Observations on popular antiquities chiefly illustrating the origin of our vulgar customs, ceremonies, and supersititions (Google eBook)

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Chatto and Windus, 1900 - Christian antiquities - 807 pages
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Contents

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Page 565 - Prick'd from the lazy finger of a maid : Her chariot is an empty hazel-nut, Made by the joiner squirrel, or old grub, Time out of mind the fairies' coach-makers. And in this state she gallops night by night Through lovers...
Page 315 - And then it started, like a guilty thing Upon a fearful summons. I have heard The cock, that is the trumpet to the morn, Doth with his lofty and shrill-sounding throat Awake the god of day; and at his warning. Whether in sea or fire, in earth or air, The extravagant and erring spirit hies To his confine; and of the truth herein This present object made probation.
Page 565 - Her waggon-spokes made of long spinners' legs ; The cover, of the wings of grasshoppers ; The traces, of the smallest spider's web ; The collars, of the moonshine's watery beams ; Her whip, of cricket's bone ; the lash, of film ; Her...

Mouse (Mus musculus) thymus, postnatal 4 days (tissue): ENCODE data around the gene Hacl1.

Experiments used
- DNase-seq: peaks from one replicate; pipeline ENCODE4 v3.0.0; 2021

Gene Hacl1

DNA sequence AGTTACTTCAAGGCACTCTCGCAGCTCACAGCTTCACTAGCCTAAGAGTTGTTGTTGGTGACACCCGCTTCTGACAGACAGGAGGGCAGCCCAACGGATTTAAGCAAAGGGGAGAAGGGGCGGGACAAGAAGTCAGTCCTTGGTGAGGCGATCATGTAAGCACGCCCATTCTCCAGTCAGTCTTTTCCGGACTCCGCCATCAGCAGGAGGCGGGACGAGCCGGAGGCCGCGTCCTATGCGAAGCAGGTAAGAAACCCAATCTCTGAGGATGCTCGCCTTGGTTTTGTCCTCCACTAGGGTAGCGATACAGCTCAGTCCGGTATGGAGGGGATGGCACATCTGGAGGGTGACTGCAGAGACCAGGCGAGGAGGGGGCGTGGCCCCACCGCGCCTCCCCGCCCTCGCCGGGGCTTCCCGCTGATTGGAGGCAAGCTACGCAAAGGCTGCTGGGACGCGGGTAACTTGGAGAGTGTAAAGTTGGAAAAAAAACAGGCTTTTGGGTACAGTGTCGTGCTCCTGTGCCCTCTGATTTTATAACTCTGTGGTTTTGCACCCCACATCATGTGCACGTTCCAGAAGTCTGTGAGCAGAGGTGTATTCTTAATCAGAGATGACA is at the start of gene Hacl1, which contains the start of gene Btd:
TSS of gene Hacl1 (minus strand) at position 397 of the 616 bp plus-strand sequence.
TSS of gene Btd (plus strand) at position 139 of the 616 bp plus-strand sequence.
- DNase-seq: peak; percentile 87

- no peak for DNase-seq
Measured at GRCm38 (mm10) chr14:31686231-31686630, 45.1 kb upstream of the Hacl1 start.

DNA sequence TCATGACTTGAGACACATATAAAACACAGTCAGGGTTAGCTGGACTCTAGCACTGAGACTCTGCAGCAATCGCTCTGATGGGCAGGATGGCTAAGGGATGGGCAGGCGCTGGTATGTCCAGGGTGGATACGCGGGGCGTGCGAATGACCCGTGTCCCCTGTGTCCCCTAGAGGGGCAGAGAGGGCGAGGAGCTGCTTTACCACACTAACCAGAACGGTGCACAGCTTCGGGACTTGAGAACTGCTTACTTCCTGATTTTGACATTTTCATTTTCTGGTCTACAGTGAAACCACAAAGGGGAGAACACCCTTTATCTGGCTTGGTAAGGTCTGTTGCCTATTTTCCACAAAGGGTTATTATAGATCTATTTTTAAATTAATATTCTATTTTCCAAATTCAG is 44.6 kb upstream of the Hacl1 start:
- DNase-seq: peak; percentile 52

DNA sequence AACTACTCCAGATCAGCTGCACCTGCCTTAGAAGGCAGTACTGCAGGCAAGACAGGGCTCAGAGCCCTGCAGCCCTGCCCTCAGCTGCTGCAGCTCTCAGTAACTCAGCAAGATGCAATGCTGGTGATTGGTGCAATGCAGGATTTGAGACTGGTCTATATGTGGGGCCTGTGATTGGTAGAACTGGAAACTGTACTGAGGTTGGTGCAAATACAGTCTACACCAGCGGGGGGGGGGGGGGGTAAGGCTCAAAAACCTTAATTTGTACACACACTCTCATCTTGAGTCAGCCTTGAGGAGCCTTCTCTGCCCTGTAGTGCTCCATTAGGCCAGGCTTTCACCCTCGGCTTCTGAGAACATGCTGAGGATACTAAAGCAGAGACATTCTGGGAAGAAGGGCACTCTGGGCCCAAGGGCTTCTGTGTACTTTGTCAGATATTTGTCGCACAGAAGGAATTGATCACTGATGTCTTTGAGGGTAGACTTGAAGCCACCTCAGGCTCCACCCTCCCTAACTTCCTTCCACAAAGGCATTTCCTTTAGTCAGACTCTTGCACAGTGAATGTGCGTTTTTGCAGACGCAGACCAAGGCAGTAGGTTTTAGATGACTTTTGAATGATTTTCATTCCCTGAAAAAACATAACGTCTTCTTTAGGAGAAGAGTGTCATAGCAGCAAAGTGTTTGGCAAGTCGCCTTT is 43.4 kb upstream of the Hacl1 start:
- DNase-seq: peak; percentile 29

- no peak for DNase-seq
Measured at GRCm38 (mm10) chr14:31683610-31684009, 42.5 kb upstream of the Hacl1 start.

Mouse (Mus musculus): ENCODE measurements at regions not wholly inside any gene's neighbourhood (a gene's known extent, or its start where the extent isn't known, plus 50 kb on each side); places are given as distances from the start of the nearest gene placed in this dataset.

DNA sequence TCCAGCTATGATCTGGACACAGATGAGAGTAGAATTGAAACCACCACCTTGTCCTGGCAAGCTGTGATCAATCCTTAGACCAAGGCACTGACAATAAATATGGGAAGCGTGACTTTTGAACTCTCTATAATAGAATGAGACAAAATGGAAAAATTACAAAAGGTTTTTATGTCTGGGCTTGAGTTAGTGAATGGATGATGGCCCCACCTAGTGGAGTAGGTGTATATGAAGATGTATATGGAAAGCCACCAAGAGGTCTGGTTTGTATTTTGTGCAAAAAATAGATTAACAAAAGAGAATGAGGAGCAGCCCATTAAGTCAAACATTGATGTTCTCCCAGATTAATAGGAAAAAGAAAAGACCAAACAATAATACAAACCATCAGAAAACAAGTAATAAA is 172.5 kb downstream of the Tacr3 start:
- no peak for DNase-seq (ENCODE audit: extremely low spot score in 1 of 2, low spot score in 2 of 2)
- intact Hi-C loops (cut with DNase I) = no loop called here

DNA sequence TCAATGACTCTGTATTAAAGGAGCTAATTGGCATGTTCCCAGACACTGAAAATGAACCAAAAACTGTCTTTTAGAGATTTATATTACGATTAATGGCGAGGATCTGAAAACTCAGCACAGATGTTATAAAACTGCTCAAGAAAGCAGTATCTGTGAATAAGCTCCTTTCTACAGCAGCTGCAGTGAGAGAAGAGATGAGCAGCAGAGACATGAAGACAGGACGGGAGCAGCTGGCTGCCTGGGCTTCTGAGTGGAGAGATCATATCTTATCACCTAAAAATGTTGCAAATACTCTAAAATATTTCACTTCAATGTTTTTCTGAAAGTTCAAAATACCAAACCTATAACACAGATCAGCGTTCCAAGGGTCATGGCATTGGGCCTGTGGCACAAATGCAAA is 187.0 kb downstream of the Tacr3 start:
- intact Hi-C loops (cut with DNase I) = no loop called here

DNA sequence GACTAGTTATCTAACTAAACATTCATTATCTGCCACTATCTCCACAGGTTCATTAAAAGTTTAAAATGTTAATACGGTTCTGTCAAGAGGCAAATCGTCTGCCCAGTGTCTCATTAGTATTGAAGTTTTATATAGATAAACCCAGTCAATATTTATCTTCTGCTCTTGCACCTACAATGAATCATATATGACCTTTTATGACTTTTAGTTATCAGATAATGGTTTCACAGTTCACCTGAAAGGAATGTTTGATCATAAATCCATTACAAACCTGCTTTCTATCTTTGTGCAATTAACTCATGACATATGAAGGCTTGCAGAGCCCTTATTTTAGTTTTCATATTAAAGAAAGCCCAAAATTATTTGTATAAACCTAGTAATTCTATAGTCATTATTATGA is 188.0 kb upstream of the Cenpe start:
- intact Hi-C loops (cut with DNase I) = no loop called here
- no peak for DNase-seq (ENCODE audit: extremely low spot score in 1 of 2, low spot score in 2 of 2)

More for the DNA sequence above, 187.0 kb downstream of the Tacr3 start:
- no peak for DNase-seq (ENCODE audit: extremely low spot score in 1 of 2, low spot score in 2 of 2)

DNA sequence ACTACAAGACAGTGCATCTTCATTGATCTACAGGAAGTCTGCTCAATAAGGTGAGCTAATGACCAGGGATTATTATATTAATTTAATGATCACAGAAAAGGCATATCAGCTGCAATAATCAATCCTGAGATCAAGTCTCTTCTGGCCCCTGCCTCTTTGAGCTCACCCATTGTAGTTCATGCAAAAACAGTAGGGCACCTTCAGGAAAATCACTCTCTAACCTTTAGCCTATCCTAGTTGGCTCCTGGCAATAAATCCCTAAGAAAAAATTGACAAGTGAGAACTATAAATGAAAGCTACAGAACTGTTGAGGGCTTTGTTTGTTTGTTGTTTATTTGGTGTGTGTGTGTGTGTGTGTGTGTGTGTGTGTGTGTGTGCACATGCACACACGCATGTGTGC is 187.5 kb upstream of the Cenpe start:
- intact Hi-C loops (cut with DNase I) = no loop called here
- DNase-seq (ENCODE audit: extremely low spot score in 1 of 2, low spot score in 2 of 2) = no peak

Page 450 - Come away, come away, death, And in sad cypress let me be laid ; Fly away, fly away, breath ; I am slain by a fair cruel maid. My shroud of white, stuck all with yew, O, prepare it 1 My part of death, no one so true Did share it.
Page 440 - ... and Aaron shall lay both his hands upon the head of the live goat, and confess over him all the iniquities of the children of Israel, and all their transgressions in all their sins, putting them upon the head of the goat, and shall send him away by the hand of a fit man into the wilderness : and the goat shall bear upon him all their iniquities unto a land not inhabited : and he shall let go the goat in the wilderness.
Page 116 - Now the bright morning star, Day's harbinger, Comes dancing from the East, and leads with her The flowery May, who from her green lap throws The yellow cowslip and the pale primrose.
Page 620 - Doom'd for a certain term to walk the night, And for the day confined to fast in fires, Till the foul crimes done in my days of nature Are burnt and purged away.
Page 317 - The breezy call of incense-breathing morn, The swallow twittering from the straw-built shed, The cock's shrill clarion, or the echoing horn, No more shall rouse them from their lowly bed.
Page 669 - If I beheld the sun when it shined, Or the moon walking in brightness ; And my heart hath been secretly enticed, Or my mouth hath kissed my hand : This also were an iniquity to be punished by the judge : For I should have denied the God that is above.
Page 748 - And they, who to be sure of Paradise, Dying, put on the weeds of Dominic, Or in Franciscan think to pass disguised.

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